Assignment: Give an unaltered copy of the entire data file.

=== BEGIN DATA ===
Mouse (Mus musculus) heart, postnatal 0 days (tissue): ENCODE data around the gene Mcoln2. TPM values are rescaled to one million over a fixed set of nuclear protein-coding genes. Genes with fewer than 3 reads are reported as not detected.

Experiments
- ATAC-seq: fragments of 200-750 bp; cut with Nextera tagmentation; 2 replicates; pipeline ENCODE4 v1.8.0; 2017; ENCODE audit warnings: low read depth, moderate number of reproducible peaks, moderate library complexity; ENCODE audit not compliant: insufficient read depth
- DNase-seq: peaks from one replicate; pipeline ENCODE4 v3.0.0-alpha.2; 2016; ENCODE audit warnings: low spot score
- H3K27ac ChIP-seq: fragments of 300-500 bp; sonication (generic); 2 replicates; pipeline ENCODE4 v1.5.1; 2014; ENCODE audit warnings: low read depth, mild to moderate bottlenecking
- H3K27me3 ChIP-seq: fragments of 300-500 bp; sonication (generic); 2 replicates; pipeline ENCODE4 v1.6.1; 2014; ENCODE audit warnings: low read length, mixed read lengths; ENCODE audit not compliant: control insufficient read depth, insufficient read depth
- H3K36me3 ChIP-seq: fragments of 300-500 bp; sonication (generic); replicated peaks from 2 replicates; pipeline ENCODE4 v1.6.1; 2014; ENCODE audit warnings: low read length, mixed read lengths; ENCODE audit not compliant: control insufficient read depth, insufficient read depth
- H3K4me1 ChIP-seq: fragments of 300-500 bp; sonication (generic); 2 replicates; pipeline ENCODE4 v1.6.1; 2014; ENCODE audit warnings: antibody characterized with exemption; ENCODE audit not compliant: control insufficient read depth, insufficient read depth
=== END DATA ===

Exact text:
Mouse (Mus musculus) heart, postnatal 0 days (tissue): ENCODE data around the gene Mcoln2. TPM values are rescaled to one million over a fixed set of nuclear protein-coding genes. Genes with fewer than 3 reads are reported as not detected.

Experiments
- ATAC-seq: fragments of 200-750 bp; cut with Nextera tagmentation; 2 replicates; pipeline ENCODE4 v1.8.0; 2017; ENCODE audit warnings: low read depth, moderate number of reproducible peaks, moderate library complexity; ENCODE audit not compliant: insufficient read depth
- DNase-seq: peaks from one replicate; pipeline ENCODE4 v3.0.0-alpha.2; 2016; ENCODE audit warnings: low spot score
- H3K27ac ChIP-seq: fragments of 300-500 bp; sonication (generic); 2 replicates; pipeline ENCODE4 v1.5.1; 2014; ENCODE audit warnings: low read depth, mild to moderate bottlenecking
- H3K27me3 ChIP-seq: fragments of 300-500 bp; sonication (generic); 2 replicates; pipeline ENCODE4 v1.6.1; 2014; ENCODE audit warnings: low read length, mixed read lengths; ENCODE audit not compliant: control insufficient read depth, insufficient read depth
- H3K36me3 ChIP-seq: fragments of 300-500 bp; sonication (generic); replicated peaks from 2 replicates; pipeline ENCODE4 v1.6.1; 2014; ENCODE audit warnings: low read length, mixed read lengths; ENCODE audit not compliant: control insufficient read depth, insufficient read depth
- H3K4me1 ChIP-seq: fragments of 300-500 bp; sonication (generic); 2 replicates; pipeline ENCODE4 v1.6.1; 2014; ENCODE audit warnings: antibody characterized with exemption; ENCODE audit not compliant: control insufficient read depth, insufficient read depth